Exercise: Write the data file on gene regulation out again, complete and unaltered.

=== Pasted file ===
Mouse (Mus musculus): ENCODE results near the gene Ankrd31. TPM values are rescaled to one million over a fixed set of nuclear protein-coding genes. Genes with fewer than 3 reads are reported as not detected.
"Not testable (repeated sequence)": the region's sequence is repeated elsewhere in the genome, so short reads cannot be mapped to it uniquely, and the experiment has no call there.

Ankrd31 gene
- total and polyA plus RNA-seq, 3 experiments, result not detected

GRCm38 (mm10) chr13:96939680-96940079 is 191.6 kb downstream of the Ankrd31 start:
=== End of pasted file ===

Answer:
Mouse (Mus musculus): ENCODE results near the gene Ankrd31. TPM values are rescaled to one million over a fixed set of nuclear protein-coding genes. Genes with fewer than 3 reads are reported as not detected.
"Not testable (repeated sequence)": the region's sequence is repeated elsewhere in the genome, so short reads cannot be mapped to it uniquely, and the experiment has no call there.

Ankrd31 gene
- total and polyA plus RNA-seq, 3 experiments, result not detected

GRCm38 (mm10) chr13:96939680-96940079 is 191.6 kb downstream of the Ankrd31 start: